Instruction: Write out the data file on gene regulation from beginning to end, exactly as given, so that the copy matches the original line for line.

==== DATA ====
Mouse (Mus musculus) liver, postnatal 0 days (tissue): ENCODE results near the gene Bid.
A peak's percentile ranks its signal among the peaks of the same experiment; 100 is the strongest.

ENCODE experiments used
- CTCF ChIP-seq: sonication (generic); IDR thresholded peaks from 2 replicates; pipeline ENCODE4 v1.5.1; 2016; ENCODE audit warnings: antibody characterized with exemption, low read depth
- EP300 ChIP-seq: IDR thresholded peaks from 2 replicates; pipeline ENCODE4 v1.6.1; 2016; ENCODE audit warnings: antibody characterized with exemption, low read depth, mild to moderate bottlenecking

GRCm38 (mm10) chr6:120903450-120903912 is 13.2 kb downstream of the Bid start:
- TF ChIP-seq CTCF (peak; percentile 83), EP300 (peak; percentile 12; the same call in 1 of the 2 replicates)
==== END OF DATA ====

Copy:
Mouse (Mus musculus) liver, postnatal 0 days (tissue): ENCODE results near the gene Bid.
A peak's percentile ranks its signal among the peaks of the same experiment; 100 is the strongest.

ENCODE experiments used
- CTCF ChIP-seq: sonication (generic); IDR thresholded peaks from 2 replicates; pipeline ENCODE4 v1.5.1; 2016; ENCODE audit warnings: antibody characterized with exemption, low read depth
- EP300 ChIP-seq: IDR thresholded peaks from 2 replicates; pipeline ENCODE4 v1.6.1; 2016; ENCODE audit warnings: antibody characterized with exemption, low read depth, mild to moderate bottlenecking

GRCm38 (mm10) chr6:120903450-120903912 is 13.2 kb downstream of the Bid start:
- TF ChIP-seq CTCF (peak; percentile 83), EP300 (peak; percentile 12; the same call in 1 of the 2 replicates)